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Egyptian policeman kills vendor over cup of tea

The interior ministry confirmed that the shooting of a street vendor by a policeman was over the price of a cup of tea
Egyptians gather at the site where a policeman shot and killed a street vendor on Tuesday on the eastern outskirts of Cairo (AFP)

An Egyptian policeman shot three people, killing one of them, on a Cairo street after an argument, official state media said on Tuesday. 

Witnesses and videos circulated on social media and also local press claimed that the argument was over the price of a cup of tea.

“This because of a cup of tea that costs one pound!” shouted one man, crouched over a large bloody spot belonging to the victim on the ground. “He was shot in the back and the chest. I swear to God this is oppression!”

A security official said the officer involved was arrested after dozens of bystanders protested at the scene of the shooting in an eastern suburb of the capital, chanting: "The police are thugs."

The interior ministry posted a statement on its Facebook page about the shootings, identifying the policeman who fired the shots as Zeinhem Abdel Razzaq.

"During a police patrol a dispute broke out between the officer and the seller over the price," the ministry said in a statement.

"The policeman opened fire, killing the vendor and wounding two passers-by."

The incident occured in the Rehab City, an eastern district of New Cairo city. An angry crowd later smashed the police vehicle that Abdel Razzaq drove, with only his partner inside the car. Abdel Razzaq was later arrested. 

The general prosecution has said that the policeman was accompanied by two of his peers and that warrants for their arrests had been issued.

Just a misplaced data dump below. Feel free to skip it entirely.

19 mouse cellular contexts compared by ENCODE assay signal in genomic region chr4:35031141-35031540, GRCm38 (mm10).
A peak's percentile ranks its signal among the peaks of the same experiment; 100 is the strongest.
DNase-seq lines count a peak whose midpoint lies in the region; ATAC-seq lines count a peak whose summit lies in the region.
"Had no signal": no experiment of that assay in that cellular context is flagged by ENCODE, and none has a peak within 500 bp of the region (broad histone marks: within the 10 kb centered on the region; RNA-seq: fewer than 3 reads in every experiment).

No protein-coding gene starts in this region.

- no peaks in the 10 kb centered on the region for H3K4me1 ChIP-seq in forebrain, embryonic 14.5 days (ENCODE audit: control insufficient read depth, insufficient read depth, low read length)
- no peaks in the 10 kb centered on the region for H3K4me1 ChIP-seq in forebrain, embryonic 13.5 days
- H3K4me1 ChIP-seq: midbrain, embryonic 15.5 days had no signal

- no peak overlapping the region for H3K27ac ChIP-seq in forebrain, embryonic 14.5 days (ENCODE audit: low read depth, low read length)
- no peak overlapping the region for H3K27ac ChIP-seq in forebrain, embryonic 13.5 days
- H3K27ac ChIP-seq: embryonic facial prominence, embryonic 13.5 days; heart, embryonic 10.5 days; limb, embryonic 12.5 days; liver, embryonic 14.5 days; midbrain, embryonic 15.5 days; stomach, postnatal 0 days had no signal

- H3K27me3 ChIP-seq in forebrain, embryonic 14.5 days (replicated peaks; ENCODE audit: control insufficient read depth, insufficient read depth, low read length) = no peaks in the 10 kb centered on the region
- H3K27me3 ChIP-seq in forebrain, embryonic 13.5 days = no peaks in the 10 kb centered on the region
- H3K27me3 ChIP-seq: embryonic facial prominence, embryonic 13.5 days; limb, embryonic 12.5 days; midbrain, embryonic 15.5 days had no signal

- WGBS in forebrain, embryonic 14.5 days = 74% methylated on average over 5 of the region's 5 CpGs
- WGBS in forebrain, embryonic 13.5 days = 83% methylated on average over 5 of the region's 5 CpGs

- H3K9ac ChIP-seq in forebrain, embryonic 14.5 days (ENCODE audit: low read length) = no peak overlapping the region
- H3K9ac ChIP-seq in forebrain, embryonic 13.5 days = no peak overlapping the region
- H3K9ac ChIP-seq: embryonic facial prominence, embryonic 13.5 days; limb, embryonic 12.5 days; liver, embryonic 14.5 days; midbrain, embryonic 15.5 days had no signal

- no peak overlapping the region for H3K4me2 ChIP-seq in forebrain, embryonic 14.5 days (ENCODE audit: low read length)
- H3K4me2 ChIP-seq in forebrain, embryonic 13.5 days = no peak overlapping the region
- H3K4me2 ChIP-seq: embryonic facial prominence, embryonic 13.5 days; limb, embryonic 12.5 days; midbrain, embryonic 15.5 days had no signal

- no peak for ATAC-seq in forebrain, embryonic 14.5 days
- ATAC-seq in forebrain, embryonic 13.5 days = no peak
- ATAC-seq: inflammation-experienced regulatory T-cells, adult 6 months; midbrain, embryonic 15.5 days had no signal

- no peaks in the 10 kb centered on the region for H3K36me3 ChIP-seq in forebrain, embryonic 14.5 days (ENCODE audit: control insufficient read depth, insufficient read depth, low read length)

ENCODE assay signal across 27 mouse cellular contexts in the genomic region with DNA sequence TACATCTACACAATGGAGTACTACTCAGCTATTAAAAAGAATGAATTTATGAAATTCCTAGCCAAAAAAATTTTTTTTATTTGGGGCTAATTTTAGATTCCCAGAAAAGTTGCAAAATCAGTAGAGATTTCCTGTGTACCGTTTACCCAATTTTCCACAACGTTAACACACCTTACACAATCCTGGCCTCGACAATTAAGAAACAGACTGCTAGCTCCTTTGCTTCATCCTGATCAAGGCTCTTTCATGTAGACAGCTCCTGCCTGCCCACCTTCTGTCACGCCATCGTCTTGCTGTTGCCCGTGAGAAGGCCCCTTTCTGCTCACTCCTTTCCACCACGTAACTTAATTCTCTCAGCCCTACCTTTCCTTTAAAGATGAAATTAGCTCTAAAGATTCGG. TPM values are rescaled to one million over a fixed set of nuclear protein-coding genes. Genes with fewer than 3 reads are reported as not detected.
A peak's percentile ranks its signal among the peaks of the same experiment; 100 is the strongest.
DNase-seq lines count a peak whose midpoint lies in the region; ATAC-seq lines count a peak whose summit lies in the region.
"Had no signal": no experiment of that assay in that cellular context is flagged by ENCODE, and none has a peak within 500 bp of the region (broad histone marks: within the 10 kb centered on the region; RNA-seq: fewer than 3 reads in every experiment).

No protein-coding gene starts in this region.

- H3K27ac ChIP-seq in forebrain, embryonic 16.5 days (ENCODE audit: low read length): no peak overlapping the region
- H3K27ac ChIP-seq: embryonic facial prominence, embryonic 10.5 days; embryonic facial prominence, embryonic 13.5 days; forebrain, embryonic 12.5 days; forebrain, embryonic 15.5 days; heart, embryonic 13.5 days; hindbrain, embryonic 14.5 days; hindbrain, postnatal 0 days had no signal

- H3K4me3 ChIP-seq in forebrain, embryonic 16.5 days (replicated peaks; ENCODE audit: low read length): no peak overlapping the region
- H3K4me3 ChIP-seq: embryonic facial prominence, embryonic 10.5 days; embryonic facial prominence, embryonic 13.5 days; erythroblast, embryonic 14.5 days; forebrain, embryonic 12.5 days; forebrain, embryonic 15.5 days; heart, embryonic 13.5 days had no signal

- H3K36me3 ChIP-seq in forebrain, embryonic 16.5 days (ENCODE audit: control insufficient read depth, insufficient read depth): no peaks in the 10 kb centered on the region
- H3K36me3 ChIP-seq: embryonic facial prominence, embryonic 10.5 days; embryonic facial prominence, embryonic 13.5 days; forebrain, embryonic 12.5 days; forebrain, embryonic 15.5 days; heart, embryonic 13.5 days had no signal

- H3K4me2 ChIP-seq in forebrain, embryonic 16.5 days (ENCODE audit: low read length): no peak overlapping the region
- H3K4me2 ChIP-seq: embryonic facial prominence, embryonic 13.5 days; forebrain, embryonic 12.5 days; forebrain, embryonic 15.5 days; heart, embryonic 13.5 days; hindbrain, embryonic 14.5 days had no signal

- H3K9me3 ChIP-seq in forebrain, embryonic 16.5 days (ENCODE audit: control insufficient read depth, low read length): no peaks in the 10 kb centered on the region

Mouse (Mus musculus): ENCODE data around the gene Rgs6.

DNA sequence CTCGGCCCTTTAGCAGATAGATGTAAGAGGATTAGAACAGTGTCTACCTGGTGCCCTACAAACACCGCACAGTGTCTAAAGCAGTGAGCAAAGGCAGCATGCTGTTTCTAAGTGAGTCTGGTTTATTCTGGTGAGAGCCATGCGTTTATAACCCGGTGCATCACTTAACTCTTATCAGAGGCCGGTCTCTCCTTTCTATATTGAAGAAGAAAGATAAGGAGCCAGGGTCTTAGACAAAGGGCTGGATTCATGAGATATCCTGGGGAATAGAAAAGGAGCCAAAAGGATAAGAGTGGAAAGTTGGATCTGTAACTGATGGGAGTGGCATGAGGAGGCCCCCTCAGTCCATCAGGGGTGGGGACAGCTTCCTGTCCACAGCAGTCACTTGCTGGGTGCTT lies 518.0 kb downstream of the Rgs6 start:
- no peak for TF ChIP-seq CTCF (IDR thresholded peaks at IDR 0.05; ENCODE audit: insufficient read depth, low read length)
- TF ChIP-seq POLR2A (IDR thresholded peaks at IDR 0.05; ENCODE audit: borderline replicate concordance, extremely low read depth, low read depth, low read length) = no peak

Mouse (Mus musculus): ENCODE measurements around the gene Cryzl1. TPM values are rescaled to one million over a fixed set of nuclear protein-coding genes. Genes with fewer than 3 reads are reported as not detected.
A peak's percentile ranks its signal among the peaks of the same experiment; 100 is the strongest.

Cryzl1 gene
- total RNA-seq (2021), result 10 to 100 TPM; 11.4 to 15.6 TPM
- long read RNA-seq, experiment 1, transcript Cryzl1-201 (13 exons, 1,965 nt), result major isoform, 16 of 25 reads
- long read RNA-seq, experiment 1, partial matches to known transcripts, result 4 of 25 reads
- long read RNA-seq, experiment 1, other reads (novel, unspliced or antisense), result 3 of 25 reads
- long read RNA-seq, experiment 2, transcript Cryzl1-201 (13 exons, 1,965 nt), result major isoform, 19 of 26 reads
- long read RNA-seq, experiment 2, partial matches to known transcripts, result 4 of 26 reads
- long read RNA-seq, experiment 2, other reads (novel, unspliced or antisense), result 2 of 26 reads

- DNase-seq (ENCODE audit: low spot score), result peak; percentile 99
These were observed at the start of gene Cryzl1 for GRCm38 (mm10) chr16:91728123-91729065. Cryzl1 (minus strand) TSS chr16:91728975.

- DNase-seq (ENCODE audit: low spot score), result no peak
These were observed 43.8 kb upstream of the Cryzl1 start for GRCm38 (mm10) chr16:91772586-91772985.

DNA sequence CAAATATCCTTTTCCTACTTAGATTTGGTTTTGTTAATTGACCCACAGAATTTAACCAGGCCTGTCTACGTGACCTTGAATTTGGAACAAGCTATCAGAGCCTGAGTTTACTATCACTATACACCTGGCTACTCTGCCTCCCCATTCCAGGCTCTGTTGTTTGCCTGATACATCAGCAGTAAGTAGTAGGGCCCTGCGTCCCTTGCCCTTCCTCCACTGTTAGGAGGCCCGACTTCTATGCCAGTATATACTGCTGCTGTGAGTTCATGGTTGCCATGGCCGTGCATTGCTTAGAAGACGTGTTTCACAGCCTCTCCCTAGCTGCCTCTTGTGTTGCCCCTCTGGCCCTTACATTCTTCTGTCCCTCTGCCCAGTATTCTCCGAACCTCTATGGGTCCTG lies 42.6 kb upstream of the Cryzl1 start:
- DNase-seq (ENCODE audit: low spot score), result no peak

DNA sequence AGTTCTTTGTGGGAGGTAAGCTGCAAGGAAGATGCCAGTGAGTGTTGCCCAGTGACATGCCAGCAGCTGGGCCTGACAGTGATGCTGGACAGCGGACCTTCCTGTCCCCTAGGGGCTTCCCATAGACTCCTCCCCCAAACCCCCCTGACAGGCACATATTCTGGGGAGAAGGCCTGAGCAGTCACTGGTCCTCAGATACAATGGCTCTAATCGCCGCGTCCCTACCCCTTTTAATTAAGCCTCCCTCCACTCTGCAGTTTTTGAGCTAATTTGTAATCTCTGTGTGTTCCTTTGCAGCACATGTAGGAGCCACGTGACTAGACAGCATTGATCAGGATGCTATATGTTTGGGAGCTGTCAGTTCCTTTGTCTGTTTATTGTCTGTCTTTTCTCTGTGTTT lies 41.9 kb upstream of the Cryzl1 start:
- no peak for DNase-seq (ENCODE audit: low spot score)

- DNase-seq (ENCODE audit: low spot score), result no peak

Translation: The teapot and the tea vendor's place, who was shot by a policeman

Egypt's police have been on the defensive after rights groups denounced alleged widespread torture and deaths in detention, as well as arbitrary arrests and the forced disappearances of government opponents.

The alleged abuses are reminiscent for many Egyptians of those perpetrated by police under the rule of longtime president Hosni Mubarak, who was toppled in 2011 partly as a result of public outrage over impunity for security services.

Earlier this month, an Egyptian court sentenced a policeman to life in prison for shooting dead a taxi driver over a fare dispute.

Mohamed Ali Sayed Ismail was shot dead by the policeman over a fare dispute on 18 February in Cairo, leading to disturbances and calls for action against police abuses.

President Abdel Fattah al-Sisi said he would ask parliament to amend the law to toughen sanctions for police abuses after the February killing.

Thousands of doctors held a protest earlier this year against the police after officers allegedly assaulted two doctors in a hospital.

Several policemen have been detained for violence against prisoners and some have been sentenced to jail in the past year.

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